National Lamb Day launches this month at the Southern Field Days at Waimumu, near Gore. Business and rural editor Sally Rae finds out more about the celebration and outlines the critical role Otago played in the development of the export meat industry.
With apologies in advance for stereotyping, it could be the makings of an Irish joke.
Did you hear the one about the Southland dairy farmer who is helping to relaunch National Lamb Day with the goal of building an annual day of celebration?
Fourth-generation dairy farmer Jon Pemberton is one of the driving forces behind AgProud NZ, set up to promote positive farming practices and raise awareness of rural people’s mental health.
Now the group is front-footing the relaunch of National Lamb Day, the date being moved to February 15 — the anniversary of the day the ship Dunedin left Port Chalmers for London in 1882 carrying the first frozen shipment of meat from New Zealand to England.
And Mr Pemberton is encouraging New Zealanders to “raise a chop to National Lamb Day” — or any New Zealand produced food for that matter.
AgProud was all about promoting the country’s food and fibre sectors in a positive light, and without any politics involved.
The lamb idea was something Mr Pemberton had been chewing over for a year or two and he approached Beef+Lamb New Zealand about shifting the date back from May.
Momentum had built from there and the initiative had garnered support from BLNZ, FMG and Port Otago.
The launch is being held at Southern Field Days, at Waimumu, February 14-16, and it was an ideal platform, he said.
On the day, there would be barbecues, echoing an initiative AgProud did back in 2019 when it hosted a winter barbecue in the centre of Invercargill to bring together both urban and rural people.
That was later rolled out to other centres and the experience showed that barriers dropped when people gathered around a barbecue.
They fed about 5000 people without any aggravation and it was a means of bringing people together, Mr Pemberton said.
New Zealanders were also encouraged to host their own family and friends for a celebration of New Zealand-produced food and an event at Parliament was also planned that week.
Inter-generational Maniototo sheep and beef farmer Emma Crutchley was initially intrigued to see images of a dairy farmer wearing a National Lamb Day T-shirt and gave Mr Pemberton a call, to say “that’s awesome”.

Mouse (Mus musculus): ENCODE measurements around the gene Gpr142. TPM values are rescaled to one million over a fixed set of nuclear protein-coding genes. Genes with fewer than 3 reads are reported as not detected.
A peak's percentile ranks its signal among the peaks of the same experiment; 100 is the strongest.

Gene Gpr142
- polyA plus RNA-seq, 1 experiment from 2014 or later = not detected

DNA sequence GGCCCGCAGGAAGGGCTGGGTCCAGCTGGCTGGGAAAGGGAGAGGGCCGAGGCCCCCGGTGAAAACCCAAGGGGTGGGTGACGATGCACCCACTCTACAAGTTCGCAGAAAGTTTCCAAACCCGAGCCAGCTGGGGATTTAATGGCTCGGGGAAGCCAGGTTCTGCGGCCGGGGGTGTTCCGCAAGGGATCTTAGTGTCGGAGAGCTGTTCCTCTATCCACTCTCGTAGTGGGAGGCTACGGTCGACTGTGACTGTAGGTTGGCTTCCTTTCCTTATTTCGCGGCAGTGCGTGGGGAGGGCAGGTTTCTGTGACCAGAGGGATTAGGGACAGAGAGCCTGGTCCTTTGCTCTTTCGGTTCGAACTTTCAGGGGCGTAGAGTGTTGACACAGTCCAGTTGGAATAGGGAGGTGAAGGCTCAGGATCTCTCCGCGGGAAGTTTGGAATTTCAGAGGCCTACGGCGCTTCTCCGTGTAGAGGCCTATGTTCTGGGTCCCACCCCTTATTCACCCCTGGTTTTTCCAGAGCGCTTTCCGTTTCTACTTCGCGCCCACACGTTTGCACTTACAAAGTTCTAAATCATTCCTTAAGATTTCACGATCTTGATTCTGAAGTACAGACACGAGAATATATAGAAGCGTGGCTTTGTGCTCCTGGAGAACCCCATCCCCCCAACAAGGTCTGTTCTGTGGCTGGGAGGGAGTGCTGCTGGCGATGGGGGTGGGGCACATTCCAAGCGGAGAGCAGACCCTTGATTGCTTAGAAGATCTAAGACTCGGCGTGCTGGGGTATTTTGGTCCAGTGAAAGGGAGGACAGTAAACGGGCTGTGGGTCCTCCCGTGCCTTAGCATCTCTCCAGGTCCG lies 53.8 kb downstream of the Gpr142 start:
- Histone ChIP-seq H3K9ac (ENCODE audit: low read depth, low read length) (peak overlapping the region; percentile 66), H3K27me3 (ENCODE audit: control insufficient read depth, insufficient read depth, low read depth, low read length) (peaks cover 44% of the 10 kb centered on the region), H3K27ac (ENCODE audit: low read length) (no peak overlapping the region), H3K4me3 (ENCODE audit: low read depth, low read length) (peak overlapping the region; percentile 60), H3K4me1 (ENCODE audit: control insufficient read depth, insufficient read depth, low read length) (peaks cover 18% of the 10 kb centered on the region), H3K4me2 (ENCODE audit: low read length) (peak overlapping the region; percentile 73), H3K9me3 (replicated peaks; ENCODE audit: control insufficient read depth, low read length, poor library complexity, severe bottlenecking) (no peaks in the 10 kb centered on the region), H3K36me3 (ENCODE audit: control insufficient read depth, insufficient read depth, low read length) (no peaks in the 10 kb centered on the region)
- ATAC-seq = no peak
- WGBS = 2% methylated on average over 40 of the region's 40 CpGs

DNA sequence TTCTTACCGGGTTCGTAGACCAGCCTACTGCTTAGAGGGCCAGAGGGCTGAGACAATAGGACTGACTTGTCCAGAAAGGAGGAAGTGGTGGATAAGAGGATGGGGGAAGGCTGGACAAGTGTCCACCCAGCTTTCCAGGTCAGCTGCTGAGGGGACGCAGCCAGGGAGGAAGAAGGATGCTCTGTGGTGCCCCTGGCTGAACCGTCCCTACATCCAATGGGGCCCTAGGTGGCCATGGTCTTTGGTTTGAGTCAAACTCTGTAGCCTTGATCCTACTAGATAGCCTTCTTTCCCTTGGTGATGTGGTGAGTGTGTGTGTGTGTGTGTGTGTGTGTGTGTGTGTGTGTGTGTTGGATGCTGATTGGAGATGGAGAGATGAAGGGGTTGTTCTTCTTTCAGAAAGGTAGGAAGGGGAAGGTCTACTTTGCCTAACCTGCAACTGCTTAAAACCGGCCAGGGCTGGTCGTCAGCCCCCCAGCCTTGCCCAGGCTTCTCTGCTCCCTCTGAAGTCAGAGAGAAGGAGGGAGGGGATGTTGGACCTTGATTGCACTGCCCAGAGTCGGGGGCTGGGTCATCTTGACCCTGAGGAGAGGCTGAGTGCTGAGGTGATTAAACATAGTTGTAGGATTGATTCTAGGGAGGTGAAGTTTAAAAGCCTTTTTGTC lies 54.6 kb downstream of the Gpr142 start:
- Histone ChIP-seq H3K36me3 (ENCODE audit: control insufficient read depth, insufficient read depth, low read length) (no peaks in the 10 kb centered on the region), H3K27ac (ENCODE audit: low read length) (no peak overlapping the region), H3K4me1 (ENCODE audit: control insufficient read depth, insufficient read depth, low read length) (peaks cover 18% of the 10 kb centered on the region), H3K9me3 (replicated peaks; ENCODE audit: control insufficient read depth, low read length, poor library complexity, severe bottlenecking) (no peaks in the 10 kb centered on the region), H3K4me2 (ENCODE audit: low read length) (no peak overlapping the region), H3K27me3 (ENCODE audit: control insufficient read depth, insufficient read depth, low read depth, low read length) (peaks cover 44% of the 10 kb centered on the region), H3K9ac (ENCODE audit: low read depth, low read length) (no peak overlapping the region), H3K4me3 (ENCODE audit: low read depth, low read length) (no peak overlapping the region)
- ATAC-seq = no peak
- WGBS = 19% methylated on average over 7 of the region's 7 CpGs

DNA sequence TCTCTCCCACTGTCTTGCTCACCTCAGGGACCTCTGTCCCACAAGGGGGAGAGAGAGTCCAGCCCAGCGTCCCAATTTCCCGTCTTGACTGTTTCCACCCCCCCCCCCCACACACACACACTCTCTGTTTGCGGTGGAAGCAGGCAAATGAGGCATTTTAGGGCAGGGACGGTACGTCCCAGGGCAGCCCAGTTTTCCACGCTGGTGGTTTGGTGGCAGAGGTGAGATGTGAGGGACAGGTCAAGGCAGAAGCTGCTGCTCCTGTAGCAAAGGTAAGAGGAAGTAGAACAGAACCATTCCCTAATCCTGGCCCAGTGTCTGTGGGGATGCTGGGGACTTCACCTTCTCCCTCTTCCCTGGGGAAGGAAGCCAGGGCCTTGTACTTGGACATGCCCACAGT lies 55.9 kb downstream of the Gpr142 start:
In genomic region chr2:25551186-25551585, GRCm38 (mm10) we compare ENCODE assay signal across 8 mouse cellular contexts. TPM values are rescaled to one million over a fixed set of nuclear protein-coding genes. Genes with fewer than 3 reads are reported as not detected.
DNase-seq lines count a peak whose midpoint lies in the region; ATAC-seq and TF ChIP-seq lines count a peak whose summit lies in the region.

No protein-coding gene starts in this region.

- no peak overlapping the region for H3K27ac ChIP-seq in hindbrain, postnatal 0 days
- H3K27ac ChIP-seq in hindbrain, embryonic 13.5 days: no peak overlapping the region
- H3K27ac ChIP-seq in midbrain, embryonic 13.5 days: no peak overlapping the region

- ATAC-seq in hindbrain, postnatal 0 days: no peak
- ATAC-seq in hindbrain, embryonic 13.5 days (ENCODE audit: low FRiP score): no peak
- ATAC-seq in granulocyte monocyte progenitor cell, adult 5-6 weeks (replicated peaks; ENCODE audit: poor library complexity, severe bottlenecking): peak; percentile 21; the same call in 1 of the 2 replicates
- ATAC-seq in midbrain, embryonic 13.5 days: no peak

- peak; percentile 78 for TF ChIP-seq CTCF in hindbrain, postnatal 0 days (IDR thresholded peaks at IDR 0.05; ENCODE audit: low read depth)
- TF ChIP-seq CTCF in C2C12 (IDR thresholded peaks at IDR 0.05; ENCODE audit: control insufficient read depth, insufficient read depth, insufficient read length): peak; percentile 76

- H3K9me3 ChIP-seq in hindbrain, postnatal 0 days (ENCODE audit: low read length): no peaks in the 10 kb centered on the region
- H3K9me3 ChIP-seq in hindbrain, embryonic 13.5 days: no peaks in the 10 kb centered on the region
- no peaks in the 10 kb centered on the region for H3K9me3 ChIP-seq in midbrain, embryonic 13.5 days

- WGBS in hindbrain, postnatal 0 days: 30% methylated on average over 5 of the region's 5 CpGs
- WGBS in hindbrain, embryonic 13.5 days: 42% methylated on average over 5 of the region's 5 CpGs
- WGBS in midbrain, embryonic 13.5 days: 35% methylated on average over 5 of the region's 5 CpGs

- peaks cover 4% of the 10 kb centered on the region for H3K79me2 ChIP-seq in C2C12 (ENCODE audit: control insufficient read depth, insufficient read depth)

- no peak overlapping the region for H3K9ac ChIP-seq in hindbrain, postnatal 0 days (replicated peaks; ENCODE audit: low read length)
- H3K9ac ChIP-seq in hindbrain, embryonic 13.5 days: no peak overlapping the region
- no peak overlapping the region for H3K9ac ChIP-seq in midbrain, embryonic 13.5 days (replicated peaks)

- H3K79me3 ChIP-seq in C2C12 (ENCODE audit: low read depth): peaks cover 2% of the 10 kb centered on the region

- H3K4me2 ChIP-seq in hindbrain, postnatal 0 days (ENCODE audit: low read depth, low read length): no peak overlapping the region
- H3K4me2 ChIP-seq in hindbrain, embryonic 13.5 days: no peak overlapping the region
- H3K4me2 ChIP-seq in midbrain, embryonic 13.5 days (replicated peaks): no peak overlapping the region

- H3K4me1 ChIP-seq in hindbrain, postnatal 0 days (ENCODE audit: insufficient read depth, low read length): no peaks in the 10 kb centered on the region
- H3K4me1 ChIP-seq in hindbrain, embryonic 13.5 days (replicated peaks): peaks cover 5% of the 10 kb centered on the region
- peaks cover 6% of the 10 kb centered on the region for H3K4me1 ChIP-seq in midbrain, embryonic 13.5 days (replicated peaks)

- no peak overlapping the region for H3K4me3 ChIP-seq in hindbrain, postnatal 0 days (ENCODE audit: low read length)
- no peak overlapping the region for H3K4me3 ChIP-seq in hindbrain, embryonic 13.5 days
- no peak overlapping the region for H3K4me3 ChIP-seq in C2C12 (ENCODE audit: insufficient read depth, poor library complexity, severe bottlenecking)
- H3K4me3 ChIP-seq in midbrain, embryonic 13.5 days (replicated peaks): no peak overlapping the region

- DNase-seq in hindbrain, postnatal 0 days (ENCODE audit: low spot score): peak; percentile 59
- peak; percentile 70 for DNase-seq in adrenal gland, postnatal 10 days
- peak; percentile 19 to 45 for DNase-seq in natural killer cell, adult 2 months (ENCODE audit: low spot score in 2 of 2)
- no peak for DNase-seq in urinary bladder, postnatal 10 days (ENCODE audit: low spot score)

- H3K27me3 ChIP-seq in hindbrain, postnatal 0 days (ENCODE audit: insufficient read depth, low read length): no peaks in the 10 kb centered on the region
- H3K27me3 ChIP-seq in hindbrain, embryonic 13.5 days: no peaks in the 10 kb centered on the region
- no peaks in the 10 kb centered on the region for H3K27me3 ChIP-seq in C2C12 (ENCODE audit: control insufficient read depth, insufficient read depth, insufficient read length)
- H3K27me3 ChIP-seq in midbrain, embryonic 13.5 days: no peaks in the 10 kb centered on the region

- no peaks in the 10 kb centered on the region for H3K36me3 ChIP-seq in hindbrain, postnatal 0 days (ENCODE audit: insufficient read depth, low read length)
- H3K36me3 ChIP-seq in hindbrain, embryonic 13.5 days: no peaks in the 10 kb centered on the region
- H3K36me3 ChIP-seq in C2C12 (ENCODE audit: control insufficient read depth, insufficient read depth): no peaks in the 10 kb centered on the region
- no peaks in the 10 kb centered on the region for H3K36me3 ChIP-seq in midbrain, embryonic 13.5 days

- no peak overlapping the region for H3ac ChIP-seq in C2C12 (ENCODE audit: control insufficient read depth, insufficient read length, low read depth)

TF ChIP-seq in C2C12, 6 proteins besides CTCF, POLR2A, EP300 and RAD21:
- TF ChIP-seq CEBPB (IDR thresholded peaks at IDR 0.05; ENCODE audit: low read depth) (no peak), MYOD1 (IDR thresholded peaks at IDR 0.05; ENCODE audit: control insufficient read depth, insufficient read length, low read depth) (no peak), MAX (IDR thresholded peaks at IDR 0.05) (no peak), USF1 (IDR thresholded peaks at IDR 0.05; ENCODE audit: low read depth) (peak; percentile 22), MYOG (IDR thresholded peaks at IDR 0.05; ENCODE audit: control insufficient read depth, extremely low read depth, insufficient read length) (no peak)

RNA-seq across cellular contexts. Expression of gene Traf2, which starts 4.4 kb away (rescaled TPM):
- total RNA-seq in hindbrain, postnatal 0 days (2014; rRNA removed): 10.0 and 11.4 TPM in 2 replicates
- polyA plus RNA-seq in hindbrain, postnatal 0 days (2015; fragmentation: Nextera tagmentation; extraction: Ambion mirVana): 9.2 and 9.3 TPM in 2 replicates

Before she knew it, she had offered her help with the event, but like Mr Pemberton said she it was not work when it was fun.
And a lot of what had happened in the sector over the past six years had not been fun.
There was a need for a celebration, not just of lamb but all parts of the New Zealand food system.
“Everyone we’ve talked to has said ‘this is awesome, what a positive thing to do’.
“It’s kind of what we need,” Ms Crutchley said.
And when it came to the challenges faced now by the industry, “if they [those responsible for the 1882 shipment] could do that then, we’ve got this, haven’t we?”
It was from Totara Estate, south of Oamaru, that the stock for that first shipment of refrigerated meat were dispatched from.
The 4311 sheep and 598 lamb carcasses on board for the 98-day journey to London made it to Smithfield Market in condition that meat workers there described as “perfect as frozen meat could be”.
Only one carcass was condemned.
In a special editorial on the voyage, The Times of London described it “as a feat which must have a place in commercial — indeed in political — annals”.
Then governor-general Sir David Beattie at the Totara centenary said: “In the long run, refrigeration brought prosperity.
“It helped to pay for New Zealand as we have known it, for our social order, our way of life, our security.
“All this happened because men of vision saw possibilities and made them work”.
By 1892, 10 years after the Dunedin’s first voyage, 21 freezing works were in operation, exporting 2million sheep and lamb carcasses worth more than £1 million a year.
As Port Otago itself prepares to celebrate its own milestone of a 150-year anniversary, commercial manager Craig Usher was full of admiration for the feat of loading Dunedin at a time when there were “no joy-sticks to load”.
Instead, it was all in nets and slung on to the ship.
Meat exports had been critical to the port business ever since that first shipment.
About a-third of volumes was refrigerated cargo.